Against Houston early last week, Rodman blocked a layup by Akeem Olajuwon with a second left to force an overtime that eventually produced another Piston victory. After the block, right there on the floor, Rodman cried. Tears of joy came down his cheeks.
"People say, 'Why don't you get him under control?' " says Daly. "Why? Do we need more 'cool'? The league is full of cool. But how many people are consumed by the game like Dennis?"
Thomas ponders his excitable teammate. As a nine-time All Star, Thomas knows the value of fervor. "The game is really simple to Rodman," he says. "He's not bogged down by the complexities of it. He never learned there are things that you can't do. He comes to practice after a night game and just starts dunking. I look at Joe and say, 'Do you think he knows he's supposed to be stiff?' And Joe says, 'No, he doesn't have a clue.' "
More than anyone on the team, Thomas has thought about the complexities of this sport, about egos and relationships and sacrifice and pain. In 1985 he averaged 21.2 points and 13.8 assists a game but gave up some of that—his figures were 18.7 and 9.6 at week's end—because he had to, for the team's success. "Basketball's a funny game," he says, with his big, Magic-kissing grin spreading over his face. "That fire is what you'll miss when you're done playing. You'll never find it again. And I'm not even going to look for it."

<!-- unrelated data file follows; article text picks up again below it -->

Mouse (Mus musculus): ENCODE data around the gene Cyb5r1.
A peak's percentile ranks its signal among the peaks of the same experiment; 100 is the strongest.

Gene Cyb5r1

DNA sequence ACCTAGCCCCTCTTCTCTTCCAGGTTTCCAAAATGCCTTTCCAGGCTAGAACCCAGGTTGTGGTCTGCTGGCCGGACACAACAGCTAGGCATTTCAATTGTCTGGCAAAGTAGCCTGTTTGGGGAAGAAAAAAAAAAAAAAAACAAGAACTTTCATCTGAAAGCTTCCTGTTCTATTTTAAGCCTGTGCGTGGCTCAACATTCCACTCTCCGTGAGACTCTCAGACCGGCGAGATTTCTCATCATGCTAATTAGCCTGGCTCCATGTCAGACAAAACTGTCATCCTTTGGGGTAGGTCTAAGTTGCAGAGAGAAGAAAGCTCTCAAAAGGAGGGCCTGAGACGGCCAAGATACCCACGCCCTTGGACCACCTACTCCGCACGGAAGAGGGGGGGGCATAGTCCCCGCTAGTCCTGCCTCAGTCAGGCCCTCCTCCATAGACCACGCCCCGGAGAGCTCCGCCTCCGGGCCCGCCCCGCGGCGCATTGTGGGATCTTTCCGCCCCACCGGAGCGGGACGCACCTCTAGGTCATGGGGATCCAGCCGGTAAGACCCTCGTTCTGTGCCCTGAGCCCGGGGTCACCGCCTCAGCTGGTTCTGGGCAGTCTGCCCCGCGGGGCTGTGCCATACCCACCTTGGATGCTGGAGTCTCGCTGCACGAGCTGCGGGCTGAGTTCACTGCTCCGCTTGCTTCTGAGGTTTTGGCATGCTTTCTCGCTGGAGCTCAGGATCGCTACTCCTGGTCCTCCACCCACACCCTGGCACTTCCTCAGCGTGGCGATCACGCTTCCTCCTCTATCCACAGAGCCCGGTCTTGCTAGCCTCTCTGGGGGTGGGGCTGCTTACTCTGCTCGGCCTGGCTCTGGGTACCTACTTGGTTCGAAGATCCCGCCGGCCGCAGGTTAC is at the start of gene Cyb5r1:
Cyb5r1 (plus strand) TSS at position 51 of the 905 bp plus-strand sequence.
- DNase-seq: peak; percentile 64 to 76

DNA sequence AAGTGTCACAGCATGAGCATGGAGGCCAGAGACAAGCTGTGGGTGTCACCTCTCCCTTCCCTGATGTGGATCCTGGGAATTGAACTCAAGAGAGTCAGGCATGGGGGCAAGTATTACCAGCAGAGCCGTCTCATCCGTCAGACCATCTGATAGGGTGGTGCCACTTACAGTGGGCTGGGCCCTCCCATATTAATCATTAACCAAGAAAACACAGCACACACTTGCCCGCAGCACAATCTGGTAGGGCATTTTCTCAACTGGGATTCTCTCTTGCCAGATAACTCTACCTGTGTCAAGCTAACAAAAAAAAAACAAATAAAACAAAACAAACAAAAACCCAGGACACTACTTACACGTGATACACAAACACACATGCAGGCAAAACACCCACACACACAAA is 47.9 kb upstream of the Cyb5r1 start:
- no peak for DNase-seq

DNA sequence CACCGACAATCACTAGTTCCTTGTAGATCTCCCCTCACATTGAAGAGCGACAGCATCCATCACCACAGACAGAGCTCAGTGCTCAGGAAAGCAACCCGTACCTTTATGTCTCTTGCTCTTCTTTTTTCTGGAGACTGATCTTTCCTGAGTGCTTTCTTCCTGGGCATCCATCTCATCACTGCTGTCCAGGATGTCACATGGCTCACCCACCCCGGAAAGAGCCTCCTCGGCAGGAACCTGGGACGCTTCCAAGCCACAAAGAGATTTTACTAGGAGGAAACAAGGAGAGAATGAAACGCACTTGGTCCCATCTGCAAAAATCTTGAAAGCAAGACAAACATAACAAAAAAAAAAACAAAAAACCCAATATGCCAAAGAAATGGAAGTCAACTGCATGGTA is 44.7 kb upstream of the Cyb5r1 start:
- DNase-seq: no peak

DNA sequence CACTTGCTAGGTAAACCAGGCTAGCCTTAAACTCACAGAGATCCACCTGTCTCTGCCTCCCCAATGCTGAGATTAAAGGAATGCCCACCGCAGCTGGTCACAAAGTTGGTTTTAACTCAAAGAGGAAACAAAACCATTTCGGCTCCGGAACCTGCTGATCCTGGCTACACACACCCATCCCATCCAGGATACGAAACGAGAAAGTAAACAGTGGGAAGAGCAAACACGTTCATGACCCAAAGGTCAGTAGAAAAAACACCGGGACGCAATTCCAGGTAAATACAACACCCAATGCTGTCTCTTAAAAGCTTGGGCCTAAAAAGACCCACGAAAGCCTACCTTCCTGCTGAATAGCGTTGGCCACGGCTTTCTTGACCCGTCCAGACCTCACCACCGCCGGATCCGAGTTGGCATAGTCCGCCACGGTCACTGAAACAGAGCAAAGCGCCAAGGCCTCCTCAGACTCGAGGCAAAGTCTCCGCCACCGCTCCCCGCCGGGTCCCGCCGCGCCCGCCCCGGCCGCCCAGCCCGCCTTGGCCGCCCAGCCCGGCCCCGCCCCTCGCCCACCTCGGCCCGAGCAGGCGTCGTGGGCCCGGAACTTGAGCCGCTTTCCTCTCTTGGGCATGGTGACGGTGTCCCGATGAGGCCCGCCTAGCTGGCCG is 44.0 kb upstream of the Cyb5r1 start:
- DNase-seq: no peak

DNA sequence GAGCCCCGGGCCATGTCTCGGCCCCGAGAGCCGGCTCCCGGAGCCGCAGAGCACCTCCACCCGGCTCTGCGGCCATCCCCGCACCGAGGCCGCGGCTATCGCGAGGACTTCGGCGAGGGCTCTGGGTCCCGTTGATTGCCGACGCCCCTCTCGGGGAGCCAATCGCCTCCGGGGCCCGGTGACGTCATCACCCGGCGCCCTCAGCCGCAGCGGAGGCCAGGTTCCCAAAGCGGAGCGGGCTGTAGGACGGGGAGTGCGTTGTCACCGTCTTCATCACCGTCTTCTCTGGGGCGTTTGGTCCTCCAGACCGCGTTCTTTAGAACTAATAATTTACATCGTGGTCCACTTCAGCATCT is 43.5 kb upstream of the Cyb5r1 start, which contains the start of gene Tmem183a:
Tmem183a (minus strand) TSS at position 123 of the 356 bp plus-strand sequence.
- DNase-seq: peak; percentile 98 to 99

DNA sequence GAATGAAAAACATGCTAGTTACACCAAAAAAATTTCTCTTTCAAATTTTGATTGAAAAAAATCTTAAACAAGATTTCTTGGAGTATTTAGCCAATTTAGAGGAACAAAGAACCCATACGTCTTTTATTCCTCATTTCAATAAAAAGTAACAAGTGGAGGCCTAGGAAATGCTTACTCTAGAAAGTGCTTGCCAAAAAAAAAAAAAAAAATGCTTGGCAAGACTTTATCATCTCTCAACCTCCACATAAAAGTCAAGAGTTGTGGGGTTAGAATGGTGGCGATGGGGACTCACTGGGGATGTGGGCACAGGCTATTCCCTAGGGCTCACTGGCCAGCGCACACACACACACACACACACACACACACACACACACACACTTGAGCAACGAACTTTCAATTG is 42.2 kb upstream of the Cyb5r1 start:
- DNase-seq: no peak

So the quest is right now. "I asked Isiah before the season what his greatest asset was," says Daly, who hasn't had a losing campaign in seven years at Detroit. "He said, 'Leadership.' And all I said was 'Lead!' "
Thomas has, and as he says now of the Pistons' chances of repeating as champs. "We're good enough to win. Whether we'll be lucky enough—that's another story."
Maybe it's the same story. After the game against the 76ers, somebody asked Laimbeer if it had been fun. "It wasn't fun," he replied. "It was scary." Did that mean the Pistons couldn't sustain that kind of effort the rest of the way?
Laimbeer smiled like somebody with a secret. He said, "We can play like that longer than anybody else."